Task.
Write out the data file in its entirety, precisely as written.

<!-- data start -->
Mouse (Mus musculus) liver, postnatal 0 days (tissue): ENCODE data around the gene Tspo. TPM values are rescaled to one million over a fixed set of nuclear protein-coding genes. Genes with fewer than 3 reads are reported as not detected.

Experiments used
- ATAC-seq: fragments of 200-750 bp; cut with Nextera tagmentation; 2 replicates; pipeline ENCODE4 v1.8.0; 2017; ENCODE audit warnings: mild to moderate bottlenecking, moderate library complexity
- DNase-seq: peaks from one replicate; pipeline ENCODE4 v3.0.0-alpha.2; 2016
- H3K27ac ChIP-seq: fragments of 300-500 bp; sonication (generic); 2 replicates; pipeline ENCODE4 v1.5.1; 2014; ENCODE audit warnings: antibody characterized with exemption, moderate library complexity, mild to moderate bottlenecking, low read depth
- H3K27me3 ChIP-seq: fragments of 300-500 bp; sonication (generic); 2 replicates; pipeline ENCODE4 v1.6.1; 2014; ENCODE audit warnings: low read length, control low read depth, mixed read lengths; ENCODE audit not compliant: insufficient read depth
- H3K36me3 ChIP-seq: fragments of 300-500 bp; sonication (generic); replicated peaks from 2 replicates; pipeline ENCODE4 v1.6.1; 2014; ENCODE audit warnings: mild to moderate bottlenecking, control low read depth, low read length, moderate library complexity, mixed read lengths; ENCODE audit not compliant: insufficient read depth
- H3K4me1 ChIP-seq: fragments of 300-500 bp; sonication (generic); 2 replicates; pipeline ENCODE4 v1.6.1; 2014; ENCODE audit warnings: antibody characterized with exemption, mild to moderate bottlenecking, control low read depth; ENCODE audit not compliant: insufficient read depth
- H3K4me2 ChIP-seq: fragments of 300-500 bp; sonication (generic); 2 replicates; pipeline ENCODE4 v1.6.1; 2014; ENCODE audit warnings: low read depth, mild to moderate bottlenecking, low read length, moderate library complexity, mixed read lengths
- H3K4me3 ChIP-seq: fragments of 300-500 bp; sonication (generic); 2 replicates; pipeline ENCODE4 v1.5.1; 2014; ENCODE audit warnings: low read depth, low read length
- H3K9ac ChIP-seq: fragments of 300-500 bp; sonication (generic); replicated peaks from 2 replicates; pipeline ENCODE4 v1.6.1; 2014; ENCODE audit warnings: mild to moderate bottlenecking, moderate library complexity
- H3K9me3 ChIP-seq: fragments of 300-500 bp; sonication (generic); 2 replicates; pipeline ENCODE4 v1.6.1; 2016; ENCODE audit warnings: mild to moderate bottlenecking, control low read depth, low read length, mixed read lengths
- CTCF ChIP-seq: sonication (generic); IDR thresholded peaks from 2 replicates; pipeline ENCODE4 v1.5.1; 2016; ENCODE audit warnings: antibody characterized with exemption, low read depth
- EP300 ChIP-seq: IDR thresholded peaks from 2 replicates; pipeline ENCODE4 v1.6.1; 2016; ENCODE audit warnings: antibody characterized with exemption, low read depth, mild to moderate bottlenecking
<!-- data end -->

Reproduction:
Mouse (Mus musculus) liver, postnatal 0 days (tissue): ENCODE data around the gene Tspo. TPM values are rescaled to one million over a fixed set of nuclear protein-coding genes. Genes with fewer than 3 reads are reported as not detected.

Experiments used
- ATAC-seq: fragments of 200-750 bp; cut with Nextera tagmentation; 2 replicates; pipeline ENCODE4 v1.8.0; 2017; ENCODE audit warnings: mild to moderate bottlenecking, moderate library complexity
- DNase-seq: peaks from one replicate; pipeline ENCODE4 v3.0.0-alpha.2; 2016
- H3K27ac ChIP-seq: fragments of 300-500 bp; sonication (generic); 2 replicates; pipeline ENCODE4 v1.5.1; 2014; ENCODE audit warnings: antibody characterized with exemption, moderate library complexity, mild to moderate bottlenecking, low read depth
- H3K27me3 ChIP-seq: fragments of 300-500 bp; sonication (generic); 2 replicates; pipeline ENCODE4 v1.6.1; 2014; ENCODE audit warnings: low read length, control low read depth, mixed read lengths; ENCODE audit not compliant: insufficient read depth
- H3K36me3 ChIP-seq: fragments of 300-500 bp; sonication (generic); replicated peaks from 2 replicates; pipeline ENCODE4 v1.6.1; 2014; ENCODE audit warnings: mild to moderate bottlenecking, control low read depth, low read length, moderate library complexity, mixed read lengths; ENCODE audit not compliant: insufficient read depth
- H3K4me1 ChIP-seq: fragments of 300-500 bp; sonication (generic); 2 replicates; pipeline ENCODE4 v1.6.1; 2014; ENCODE audit warnings: antibody characterized with exemption, mild to moderate bottlenecking, control low read depth; ENCODE audit not compliant: insufficient read depth
- H3K4me2 ChIP-seq: fragments of 300-500 bp; sonication (generic); 2 replicates; pipeline ENCODE4 v1.6.1; 2014; ENCODE audit warnings: low read depth, mild to moderate bottlenecking, low read length, moderate library complexity, mixed read lengths
- H3K4me3 ChIP-seq: fragments of 300-500 bp; sonication (generic); 2 replicates; pipeline ENCODE4 v1.5.1; 2014; ENCODE audit warnings: low read depth, low read length
- H3K9ac ChIP-seq: fragments of 300-500 bp; sonication (generic); replicated peaks from 2 replicates; pipeline ENCODE4 v1.6.1; 2014; ENCODE audit warnings: mild to moderate bottlenecking, moderate library complexity
- H3K9me3 ChIP-seq: fragments of 300-500 bp; sonication (generic); 2 replicates; pipeline ENCODE4 v1.6.1; 2016; ENCODE audit warnings: mild to moderate bottlenecking, control low read depth, low read length, mixed read lengths
- CTCF ChIP-seq: sonication (generic); IDR thresholded peaks from 2 replicates; pipeline ENCODE4 v1.5.1; 2016; ENCODE audit warnings: antibody characterized with exemption, low read depth
- EP300 ChIP-seq: IDR thresholded peaks from 2 replicates; pipeline ENCODE4 v1.6.1; 2016; ENCODE audit warnings: antibody characterized with exemption, low read depth, mild to moderate bottlenecking